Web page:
There’s a lot of pressure from society to look a certain way. Being slim and toned is the definition of beauty according to the media, but most of us don’t look like the models on the front page of magazines, and that’s okay. I used to think that if I lost a ton of weight, I would feel much happier with the way I look. I was wrong.
It didn’t improve my body image.
The thing about body image is that it’s rarely controlled by physical changes — it’s more about applying mental changes. I used to think that if I lost the desired weight to reach my goal that I would finally feel happier with my overall appearance, but it doesn’t work like that. When you change one thing about yourself, you’ll often find that you start fixating on other things that you would also like to change. A lot of us will never be fully satisfied with the way that we look until we change our perspective and try to learn to accept ourselves. That’s something that I’m still working on.
The comments that I received didn’t help.
When the people around me started to realize my sudden weight loss, I received a mix of comments. Some of them showed concern and others gave me a lot of praise. I was told by one of the neighbors that I looked far better now that I was much slimmer, and to be honest, I found that really offensive. Why do people feel the need to comment on other people’s weight? It’s none of their business.
My health wasn’t great.
At the time of my weight loss, I had some health issues that were under investigation. So even though losing weight was always the end goal, I couldn’t fully appreciate it or celebrate it because I was dealing with other things going on inside my body.
It created new problems.
When you eliminate one problem, it causes another, and that’s what happened to me. I got to a point where I was worried that I might be losing too much weight and I wasn’t sure if I would be able to control it. It seemed like no matter how much I ate, I just couldn’t put on any pounds. It was quite a scary time for me.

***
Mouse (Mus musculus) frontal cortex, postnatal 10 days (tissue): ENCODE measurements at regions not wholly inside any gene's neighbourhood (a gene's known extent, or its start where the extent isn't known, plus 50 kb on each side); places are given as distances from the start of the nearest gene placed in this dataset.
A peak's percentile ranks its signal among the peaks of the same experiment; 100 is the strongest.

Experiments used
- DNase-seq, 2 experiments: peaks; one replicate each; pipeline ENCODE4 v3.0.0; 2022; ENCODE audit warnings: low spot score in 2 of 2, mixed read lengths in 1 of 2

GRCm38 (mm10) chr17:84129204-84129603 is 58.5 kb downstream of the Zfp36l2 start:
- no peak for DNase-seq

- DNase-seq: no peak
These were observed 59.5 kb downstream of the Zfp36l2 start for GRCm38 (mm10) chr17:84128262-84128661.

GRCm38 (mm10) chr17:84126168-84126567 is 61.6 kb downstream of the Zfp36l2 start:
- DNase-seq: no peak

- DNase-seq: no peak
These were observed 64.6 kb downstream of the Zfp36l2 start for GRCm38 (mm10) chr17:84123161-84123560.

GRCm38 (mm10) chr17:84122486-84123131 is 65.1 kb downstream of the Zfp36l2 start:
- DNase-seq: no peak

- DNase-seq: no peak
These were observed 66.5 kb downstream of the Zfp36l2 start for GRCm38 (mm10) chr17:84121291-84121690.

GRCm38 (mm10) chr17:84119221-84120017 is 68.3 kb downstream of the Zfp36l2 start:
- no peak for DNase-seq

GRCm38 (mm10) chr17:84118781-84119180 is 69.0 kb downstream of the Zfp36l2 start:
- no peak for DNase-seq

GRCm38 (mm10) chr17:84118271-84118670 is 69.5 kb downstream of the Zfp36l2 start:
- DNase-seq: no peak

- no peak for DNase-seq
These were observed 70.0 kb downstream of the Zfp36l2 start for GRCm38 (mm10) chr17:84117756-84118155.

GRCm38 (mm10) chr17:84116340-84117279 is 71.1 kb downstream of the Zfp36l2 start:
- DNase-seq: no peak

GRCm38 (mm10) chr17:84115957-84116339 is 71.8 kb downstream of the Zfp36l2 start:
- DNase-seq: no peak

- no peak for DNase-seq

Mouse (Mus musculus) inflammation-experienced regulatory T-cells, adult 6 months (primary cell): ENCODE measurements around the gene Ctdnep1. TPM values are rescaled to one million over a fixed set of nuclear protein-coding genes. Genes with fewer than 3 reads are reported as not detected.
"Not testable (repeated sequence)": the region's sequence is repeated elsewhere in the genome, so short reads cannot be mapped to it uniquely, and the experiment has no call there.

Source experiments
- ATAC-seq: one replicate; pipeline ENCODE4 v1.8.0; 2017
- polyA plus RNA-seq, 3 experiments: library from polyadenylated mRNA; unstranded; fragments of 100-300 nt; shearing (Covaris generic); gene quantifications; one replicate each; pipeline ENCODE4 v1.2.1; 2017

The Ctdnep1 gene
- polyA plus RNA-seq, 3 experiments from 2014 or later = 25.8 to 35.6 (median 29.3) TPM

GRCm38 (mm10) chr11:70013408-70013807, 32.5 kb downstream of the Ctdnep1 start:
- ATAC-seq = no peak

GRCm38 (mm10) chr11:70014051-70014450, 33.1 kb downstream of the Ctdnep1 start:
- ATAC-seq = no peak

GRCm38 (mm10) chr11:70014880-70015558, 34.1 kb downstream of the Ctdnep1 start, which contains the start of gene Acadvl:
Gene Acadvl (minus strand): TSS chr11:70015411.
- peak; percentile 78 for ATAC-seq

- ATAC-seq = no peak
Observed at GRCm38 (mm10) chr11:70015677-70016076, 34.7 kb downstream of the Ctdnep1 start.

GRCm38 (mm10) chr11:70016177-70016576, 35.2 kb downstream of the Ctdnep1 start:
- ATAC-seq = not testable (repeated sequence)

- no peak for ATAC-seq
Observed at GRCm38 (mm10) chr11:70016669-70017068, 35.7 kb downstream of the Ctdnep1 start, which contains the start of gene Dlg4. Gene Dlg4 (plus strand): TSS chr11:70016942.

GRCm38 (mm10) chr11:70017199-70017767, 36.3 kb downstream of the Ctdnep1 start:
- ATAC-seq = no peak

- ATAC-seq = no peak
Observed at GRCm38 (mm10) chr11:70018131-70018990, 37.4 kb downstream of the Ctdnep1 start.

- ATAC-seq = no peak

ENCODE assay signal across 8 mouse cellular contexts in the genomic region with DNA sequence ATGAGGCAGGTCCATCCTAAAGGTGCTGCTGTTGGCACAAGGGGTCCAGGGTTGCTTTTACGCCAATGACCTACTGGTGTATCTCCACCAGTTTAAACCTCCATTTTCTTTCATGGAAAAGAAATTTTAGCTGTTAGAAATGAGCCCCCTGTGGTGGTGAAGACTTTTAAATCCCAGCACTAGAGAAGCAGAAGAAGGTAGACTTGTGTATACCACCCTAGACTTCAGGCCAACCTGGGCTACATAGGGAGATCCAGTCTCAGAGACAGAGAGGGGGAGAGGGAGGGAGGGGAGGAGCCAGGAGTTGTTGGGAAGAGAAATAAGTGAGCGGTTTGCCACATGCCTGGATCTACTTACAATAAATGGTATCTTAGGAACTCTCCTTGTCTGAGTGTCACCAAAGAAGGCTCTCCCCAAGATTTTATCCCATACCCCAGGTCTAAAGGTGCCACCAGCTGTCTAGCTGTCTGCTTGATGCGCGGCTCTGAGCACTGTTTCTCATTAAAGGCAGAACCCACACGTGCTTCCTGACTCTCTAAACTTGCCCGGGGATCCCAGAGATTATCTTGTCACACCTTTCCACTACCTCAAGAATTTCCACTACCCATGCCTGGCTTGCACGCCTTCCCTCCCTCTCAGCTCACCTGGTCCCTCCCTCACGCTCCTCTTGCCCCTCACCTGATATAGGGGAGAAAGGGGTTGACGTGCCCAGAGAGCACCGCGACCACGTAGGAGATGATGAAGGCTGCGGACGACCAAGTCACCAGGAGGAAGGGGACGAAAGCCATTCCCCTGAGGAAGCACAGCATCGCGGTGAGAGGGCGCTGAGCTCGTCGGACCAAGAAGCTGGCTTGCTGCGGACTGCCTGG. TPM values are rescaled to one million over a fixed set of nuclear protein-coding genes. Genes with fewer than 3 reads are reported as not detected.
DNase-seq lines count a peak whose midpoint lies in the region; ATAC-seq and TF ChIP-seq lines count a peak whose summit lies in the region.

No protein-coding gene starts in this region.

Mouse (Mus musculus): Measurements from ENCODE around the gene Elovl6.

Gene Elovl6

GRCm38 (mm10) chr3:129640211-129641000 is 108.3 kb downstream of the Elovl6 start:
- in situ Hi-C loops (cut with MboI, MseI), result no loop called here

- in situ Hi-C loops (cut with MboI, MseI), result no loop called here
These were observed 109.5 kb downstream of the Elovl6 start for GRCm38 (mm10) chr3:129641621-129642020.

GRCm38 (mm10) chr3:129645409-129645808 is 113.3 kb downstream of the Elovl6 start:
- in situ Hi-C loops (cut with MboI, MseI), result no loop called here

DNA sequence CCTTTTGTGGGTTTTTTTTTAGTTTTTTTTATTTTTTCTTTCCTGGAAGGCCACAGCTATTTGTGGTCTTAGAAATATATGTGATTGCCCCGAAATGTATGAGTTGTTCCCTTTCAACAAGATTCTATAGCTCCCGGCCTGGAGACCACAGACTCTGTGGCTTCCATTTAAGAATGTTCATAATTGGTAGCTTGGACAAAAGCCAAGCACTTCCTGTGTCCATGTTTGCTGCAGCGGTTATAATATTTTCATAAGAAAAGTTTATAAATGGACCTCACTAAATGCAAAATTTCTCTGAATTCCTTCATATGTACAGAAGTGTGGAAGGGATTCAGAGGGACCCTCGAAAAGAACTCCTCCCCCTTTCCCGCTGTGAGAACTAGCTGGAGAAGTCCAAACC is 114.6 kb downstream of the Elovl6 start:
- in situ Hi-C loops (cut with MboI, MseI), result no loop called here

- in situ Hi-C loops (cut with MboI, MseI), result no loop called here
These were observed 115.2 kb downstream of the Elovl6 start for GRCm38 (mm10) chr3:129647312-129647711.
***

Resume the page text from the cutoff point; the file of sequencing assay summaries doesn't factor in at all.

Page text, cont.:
My relationship with food changed.
I started to see food as the enemy and the reason for my current health issues. At the time I experienced frequent bloating, stomach cramps, and a whole list of other digestive complaints. I started to restrict my diet to avoid ‘trigger’ foods and I only ate ‘safe’ foods to monitor any changes in my health. I became obsessed with reading the packaging on every food product. Anything with gluten, dairy, or sugar had to be avoided at all costs. It certainly felt like it was out of control and my weight loss continued.
As I started to get better, I went back to eating normally.
Eventually, I started to see improvements in my overall health so I gradually put foods back into my diet, one by one. I was so miserable because I’d been restricting my calorie intake and I hadn’t allowed myself any sugar for months. I wanted to feel normal, so I went back to my old way of eating and I started to feel more like myself again. Being able to go out to eat again was also something that made me feel a lot better.
I started feeling scared about putting on weight.
Even though I was eating normally again, it didn’t eliminate all of my worries. I started to feel concerned that I was putting on too much weight. Every time I stepped on the scale and saw the number go up, I wanted to cut out all of the foods that I loved. The thought of being at my heaviest weight again was terrifying and I was prepared to do anything to avoid that.
I still skip meals sometimes.
Honestly, I do skip lunch some days, especially if I feel I’ve consumed a lot of calories the day before. I don’t like the idea of putting on much more weight, but I would feel okay if I continued to maintain the weight that I am now.
I’m still not happy with the way that I look.
Sure, I may have lost a lot of weight, but it hasn’t greatly improved my body image. I still hate the way my thighs jiggle and I get really self-conscious when I wear a top that clings to me and makes my belly stick out. Sometimes, I even feel disgusted when I look at myself. I always wish that I was more toned and that I made more time to exercise, but I should remember to be a little bit easier on myself as well.
Losing weight isn’t the secret to a happy life.
I realize now that losing weight doesn’t mean anything. It might really boost someone else’s confidence, but for me, it didn’t make a whole of difference. I still focus on the things that I don’t like about myself but I want to get to a point where I can love and accept myself the way that it is – even the belly rolls. There are so many women who look the way that I do and they’re beautiful, so why can’t I see myself as beautiful too? I think I need to start being kinder to myself.
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